Somewhat confusingly, there are two different ways that companies have had to publish their average gender pay gap – but I think there’s a logic behind it. The first one is the ‘mean’ gender pay gap. That’s worked out by adding up all the different salaries paid to female employees and dividing the total by the number of female employees, and then doing the same for the men.
The difference between the two figures is the mean gender pay gap, and it’s this figure that has often been quoted in the headlines. But statistics experts say it’s not the best measure of what’s really going on.
A better measure is the median gender pay gap. This is a clearer way of describing the averages if there are big differences in salaries, especially when those in management earn more than most workers. That’s because their salaries can really skew the average. For example, if you have a CEO on a salary of £1 million, the mean will be higher than a company where the CEO earns £100,000, but it won’t really represent what workers are being paid. It’s the same when you’re looking at the gender pay gap.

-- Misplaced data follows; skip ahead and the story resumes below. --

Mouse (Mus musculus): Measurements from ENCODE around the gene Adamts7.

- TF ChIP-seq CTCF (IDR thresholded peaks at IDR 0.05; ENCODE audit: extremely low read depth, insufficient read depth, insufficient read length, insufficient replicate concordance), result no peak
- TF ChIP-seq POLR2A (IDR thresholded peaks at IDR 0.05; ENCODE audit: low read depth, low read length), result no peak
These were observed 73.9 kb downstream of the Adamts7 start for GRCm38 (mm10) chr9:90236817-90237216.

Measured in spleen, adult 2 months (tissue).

To work out the median, you list all the salaries paid to women from lowest to highest. The median is the middle figure (or halfway between the two if there is an even number of salaries). Half the female employees earn more than this figure and half earn less. The same calculation is then made for the male employees’ salaries to work out the gap.
Who has the biggest and smallest gender pay gap?